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Obama Announces Strategy for Afghanistan, Pakistan

President Barack Obama declared Friday that the United States must 'disrupt, defeat and dismantle' the al-Qaeda terrorist organization and the Taliban in Afghanistan and Pakistan. Video by AP

Congressional reaction to the announcement was largely positive. "We've said for some time that we must refocus our resources on threats like al-Qaeda and the Taliban in the Afghanistan-Pakistan border region," Senate Majority Leader Harry M. Reid (D-Nev.) said. House Minority Leader John A. Boehner (R-Ohio) issued a statement saying: "I support the strategy the president unveiled today because it reflects the advice of our commanders on the ground."

Obama said of the additional resources his policy will require: "I do not ask for this support lightly. These are challenging times, and resources are stretched. But the American people must understand that this is a down payment on our own future."

Neither Obama, nor the senior officials who fanned out yesterday to brief reporters on the plan, provided cost details.

"This strategy is not intended to be a campaign plan or a straitjacket," said Bruce Riedel, a former CIA official who headed an intense 60-day White House policy review that led to Obama's announcement. It was designed to be flexible, he said, and criteria outlined by Obama and others -- levels of violence and casualties in Afghanistan, Pakistani attacks against insurgents and accounting for U.S. aid -- would be used to determine whether course corrections were needed.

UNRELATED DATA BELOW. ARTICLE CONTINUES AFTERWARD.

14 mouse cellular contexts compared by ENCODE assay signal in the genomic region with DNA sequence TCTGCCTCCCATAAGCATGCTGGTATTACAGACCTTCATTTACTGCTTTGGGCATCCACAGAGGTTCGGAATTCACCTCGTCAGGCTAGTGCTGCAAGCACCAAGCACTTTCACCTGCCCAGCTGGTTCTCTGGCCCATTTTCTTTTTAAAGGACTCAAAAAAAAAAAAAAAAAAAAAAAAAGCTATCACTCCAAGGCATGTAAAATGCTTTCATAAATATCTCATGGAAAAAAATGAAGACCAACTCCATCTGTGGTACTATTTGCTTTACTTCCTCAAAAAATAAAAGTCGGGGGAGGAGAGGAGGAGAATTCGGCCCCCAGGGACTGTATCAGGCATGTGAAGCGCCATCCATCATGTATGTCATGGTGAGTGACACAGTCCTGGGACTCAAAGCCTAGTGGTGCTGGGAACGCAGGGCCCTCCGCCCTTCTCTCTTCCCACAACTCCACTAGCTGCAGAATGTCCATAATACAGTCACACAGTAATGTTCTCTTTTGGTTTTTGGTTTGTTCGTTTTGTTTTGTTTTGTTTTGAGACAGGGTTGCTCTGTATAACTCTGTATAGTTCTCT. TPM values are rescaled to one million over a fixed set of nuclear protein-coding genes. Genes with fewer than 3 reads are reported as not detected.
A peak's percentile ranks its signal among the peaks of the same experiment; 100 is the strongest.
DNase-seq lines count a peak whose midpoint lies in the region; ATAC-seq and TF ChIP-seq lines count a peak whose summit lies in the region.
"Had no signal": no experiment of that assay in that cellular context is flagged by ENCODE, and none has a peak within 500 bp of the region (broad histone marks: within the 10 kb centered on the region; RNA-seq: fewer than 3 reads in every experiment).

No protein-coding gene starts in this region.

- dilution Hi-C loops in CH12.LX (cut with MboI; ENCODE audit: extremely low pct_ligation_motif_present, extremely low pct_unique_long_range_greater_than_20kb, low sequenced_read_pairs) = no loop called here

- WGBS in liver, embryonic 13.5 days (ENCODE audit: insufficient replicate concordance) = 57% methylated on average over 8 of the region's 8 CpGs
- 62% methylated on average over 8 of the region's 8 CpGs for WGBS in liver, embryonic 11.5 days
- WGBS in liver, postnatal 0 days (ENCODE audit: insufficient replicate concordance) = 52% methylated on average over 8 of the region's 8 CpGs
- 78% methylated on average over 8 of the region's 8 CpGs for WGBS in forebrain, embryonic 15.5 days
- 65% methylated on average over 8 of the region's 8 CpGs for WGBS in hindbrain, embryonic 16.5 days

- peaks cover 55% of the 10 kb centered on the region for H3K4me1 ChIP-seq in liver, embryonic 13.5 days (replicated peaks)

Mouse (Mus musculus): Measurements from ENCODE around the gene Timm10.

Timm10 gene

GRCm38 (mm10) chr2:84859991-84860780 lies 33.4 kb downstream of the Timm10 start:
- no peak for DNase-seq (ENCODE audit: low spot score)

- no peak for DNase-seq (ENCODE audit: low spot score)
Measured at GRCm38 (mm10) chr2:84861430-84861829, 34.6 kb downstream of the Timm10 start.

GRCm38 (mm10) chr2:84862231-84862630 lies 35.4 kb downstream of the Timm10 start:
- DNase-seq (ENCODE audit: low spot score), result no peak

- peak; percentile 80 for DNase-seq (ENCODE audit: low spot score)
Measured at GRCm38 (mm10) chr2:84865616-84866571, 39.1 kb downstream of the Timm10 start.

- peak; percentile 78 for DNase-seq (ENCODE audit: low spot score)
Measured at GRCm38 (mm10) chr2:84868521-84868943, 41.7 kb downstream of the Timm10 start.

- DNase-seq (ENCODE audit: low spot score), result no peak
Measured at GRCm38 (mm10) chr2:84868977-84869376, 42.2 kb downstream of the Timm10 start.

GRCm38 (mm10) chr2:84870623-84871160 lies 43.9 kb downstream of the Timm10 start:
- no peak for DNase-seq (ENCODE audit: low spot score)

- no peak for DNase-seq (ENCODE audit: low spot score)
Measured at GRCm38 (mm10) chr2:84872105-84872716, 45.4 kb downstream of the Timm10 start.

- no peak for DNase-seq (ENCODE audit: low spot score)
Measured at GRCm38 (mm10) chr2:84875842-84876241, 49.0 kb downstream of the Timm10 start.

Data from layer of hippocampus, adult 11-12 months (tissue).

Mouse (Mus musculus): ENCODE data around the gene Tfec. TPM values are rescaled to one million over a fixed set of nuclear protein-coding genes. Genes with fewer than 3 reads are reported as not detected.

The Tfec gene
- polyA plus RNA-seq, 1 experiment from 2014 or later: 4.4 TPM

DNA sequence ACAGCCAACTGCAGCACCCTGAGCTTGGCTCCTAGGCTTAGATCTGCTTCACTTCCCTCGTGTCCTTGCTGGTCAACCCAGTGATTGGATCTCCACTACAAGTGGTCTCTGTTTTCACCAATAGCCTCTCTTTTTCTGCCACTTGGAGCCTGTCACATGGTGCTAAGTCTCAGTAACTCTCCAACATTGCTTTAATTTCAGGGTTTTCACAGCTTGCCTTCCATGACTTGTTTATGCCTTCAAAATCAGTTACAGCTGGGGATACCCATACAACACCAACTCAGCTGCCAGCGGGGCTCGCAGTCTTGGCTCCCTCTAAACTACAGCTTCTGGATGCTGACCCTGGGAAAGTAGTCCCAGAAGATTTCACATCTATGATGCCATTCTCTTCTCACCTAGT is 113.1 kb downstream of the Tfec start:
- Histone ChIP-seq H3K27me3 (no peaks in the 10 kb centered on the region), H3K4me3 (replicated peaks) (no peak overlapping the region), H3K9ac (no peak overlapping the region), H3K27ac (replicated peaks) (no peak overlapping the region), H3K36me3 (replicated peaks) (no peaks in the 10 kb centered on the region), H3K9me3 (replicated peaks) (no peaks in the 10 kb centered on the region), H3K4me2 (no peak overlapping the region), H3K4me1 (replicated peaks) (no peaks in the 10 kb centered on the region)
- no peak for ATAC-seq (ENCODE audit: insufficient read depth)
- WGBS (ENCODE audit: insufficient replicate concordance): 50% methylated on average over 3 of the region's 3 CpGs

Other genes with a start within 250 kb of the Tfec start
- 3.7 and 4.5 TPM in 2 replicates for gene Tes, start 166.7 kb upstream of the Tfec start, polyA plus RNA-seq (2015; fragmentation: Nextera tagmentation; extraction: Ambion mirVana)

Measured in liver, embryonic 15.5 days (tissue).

Afghanistan, Obama said, "will see no end to violence if insurgents move freely back and forth across the border" with Pakistan. But details on how the movement would be stopped, and how al-Qaeda and other groups would be rousted from their havens in Pakistan, were similarly scarce.

That is "the most daunting" problem, said Richard L. Holbrooke, the administration's special envoy to the region, because Pakistan is "a sovereign country and there is a red line . . . unambiguous and stated publicly by the Pakistani government over and over again: no foreign troops on our soil."

"The short answer," Riedel said, "is that the combination of aggressive military operations on the Afghan side, and working energetically with the Pakistani government to shut down these safe havens, creates the synergy which we hope will then lead to their destruction."

Holbrooke and Riedel sought to sell the strategy to a small group of influential South Asia scholars and analysts, among them James Dobbins of the Rand Corp. and Anthony H. Cordesman of the Center for Strategic and International Studies, at a White House meeting yesterday. The attendees reacted favorably to the Afghanistan recommendations, but several were deeply skeptical that the United States would be able to achieve its policy goals in Pakistan, according to one person who attended the meeting.

Sen. Carl M. Levin (D-Mich.) similarly praised the Afghan elements of the policy and welcomed "the new focus on Pakistan." But he said in a statement that he is "skeptical that the Pakistanis will secure their border" and warned against tying Afghanistan's future "too tightly to Pakistan's governmental decisions."

Asked about the campaign against Afghan corruption, Holbrooke said, "We're not going to lay out how we're going to deal with it. To some extent, we don't know yet."

Staff writers Rajiv Chandrasekaran, Ann Scott Tyson and Joby Warrick contributed to this report.

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